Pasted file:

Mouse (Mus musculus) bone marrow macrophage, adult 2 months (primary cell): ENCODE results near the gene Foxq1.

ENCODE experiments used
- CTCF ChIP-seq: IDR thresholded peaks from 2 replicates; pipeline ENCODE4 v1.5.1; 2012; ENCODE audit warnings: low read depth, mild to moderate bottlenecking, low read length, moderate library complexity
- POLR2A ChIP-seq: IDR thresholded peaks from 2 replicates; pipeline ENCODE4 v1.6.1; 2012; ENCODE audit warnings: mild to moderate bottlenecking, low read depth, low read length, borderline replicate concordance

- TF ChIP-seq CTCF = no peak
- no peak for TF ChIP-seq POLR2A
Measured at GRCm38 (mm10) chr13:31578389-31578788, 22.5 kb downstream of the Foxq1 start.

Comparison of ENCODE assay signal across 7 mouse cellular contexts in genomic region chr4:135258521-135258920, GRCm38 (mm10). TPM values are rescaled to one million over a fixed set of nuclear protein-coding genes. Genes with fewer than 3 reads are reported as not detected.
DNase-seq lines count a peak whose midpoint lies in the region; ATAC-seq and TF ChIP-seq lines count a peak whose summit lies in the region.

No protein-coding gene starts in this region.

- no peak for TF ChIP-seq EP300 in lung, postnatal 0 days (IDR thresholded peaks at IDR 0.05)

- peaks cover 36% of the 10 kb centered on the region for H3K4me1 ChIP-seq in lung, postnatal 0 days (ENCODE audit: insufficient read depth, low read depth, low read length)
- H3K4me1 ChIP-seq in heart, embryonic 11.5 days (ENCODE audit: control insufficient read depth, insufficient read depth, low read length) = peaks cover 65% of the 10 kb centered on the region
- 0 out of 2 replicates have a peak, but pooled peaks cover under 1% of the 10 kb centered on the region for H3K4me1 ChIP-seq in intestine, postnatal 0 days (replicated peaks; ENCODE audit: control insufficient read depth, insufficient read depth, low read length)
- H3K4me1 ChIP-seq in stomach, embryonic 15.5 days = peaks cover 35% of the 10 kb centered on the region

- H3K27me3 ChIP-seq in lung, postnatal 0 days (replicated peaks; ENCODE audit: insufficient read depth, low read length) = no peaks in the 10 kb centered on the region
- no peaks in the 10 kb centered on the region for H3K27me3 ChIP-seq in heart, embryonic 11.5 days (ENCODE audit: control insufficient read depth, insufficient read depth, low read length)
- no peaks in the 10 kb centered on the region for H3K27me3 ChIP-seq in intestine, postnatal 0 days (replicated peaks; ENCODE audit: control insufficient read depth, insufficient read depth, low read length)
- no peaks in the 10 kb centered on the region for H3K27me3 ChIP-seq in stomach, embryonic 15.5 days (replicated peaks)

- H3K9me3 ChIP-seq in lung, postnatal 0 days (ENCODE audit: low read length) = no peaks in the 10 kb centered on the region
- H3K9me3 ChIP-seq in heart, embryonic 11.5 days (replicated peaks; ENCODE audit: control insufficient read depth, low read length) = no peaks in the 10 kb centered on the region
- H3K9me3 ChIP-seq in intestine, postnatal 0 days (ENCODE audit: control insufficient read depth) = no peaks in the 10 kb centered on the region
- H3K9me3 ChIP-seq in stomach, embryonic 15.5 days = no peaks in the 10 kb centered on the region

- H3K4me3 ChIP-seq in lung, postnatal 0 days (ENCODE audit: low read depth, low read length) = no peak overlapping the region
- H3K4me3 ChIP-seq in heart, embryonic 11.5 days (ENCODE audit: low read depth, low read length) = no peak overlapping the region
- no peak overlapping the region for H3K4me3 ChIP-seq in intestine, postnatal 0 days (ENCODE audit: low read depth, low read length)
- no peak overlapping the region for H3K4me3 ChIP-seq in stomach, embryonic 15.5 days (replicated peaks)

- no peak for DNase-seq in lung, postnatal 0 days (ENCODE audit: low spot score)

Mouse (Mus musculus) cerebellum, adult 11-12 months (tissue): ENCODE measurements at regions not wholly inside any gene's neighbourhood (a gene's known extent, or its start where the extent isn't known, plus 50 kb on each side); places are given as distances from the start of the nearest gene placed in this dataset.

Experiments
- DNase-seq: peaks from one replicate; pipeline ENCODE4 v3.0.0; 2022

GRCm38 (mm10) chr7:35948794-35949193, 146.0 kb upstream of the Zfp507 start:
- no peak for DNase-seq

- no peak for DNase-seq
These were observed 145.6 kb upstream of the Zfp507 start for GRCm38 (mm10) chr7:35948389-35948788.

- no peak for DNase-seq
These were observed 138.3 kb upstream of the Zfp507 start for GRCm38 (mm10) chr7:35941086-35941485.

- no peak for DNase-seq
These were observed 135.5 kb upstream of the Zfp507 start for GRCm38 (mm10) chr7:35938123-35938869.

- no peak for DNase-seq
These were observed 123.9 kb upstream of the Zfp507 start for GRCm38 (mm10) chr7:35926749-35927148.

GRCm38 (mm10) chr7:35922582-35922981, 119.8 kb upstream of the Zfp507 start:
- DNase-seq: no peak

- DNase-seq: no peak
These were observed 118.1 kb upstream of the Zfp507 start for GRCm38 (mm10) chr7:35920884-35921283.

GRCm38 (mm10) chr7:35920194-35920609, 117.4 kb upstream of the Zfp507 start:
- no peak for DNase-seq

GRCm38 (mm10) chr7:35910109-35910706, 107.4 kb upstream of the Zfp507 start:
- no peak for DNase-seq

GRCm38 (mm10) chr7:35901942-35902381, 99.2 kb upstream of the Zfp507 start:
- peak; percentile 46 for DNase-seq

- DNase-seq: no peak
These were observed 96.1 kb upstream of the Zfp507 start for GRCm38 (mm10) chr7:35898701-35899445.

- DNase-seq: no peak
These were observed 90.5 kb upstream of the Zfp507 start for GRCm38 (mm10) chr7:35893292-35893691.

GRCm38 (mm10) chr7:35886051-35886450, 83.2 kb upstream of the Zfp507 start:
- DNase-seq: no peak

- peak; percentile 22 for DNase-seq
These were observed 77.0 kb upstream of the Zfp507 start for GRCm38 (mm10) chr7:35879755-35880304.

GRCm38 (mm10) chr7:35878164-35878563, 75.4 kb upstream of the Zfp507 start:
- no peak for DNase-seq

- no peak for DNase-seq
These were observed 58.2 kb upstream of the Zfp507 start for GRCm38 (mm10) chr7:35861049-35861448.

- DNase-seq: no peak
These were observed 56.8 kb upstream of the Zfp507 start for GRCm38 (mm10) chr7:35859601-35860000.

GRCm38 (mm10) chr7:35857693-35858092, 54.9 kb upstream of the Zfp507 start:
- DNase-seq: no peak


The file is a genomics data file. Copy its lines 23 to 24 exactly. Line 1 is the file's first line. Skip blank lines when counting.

- H3K9me3 ChIP-seq in stomach, embryonic 15.5 days = no peaks in the 10 kb centered on the region

- H3K4me3 ChIP-seq in lung, postnatal 0 days (ENCODE audit: low read depth, low read length) = no peak overlapping the region